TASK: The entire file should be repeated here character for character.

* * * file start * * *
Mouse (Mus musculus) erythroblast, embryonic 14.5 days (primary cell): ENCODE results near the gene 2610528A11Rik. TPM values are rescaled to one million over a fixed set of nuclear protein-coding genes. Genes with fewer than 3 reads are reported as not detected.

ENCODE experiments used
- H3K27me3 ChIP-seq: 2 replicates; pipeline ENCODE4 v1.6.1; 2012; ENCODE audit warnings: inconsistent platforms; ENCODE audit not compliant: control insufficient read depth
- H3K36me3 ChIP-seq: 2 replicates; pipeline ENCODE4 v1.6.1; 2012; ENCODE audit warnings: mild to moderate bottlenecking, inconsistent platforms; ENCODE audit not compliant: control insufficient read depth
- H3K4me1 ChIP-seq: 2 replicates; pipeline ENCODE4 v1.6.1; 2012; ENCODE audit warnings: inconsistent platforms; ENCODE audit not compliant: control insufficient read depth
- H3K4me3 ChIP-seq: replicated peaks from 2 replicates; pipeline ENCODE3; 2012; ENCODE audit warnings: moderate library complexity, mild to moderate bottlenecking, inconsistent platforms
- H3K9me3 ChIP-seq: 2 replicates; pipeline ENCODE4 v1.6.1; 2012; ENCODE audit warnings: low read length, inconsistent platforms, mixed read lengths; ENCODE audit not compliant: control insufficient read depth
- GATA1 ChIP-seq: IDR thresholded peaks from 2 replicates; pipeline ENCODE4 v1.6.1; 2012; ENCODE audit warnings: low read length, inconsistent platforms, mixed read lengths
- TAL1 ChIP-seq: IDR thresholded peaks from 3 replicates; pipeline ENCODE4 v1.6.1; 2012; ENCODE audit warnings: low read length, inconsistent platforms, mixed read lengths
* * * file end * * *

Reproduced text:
Mouse (Mus musculus) erythroblast, embryonic 14.5 days (primary cell): ENCODE results near the gene 2610528A11Rik. TPM values are rescaled to one million over a fixed set of nuclear protein-coding genes. Genes with fewer than 3 reads are reported as not detected.

ENCODE experiments used
- H3K27me3 ChIP-seq: 2 replicates; pipeline ENCODE4 v1.6.1; 2012; ENCODE audit warnings: inconsistent platforms; ENCODE audit not compliant: control insufficient read depth
- H3K36me3 ChIP-seq: 2 replicates; pipeline ENCODE4 v1.6.1; 2012; ENCODE audit warnings: mild to moderate bottlenecking, inconsistent platforms; ENCODE audit not compliant: control insufficient read depth
- H3K4me1 ChIP-seq: 2 replicates; pipeline ENCODE4 v1.6.1; 2012; ENCODE audit warnings: inconsistent platforms; ENCODE audit not compliant: control insufficient read depth
- H3K4me3 ChIP-seq: replicated peaks from 2 replicates; pipeline ENCODE3; 2012; ENCODE audit warnings: moderate library complexity, mild to moderate bottlenecking, inconsistent platforms
- H3K9me3 ChIP-seq: 2 replicates; pipeline ENCODE4 v1.6.1; 2012; ENCODE audit warnings: low read length, inconsistent platforms, mixed read lengths; ENCODE audit not compliant: control insufficient read depth
- GATA1 ChIP-seq: IDR thresholded peaks from 2 replicates; pipeline ENCODE4 v1.6.1; 2012; ENCODE audit warnings: low read length, inconsistent platforms, mixed read lengths
- TAL1 ChIP-seq: IDR thresholded peaks from 3 replicates; pipeline ENCODE4 v1.6.1; 2012; ENCODE audit warnings: low read length, inconsistent platforms, mixed read lengths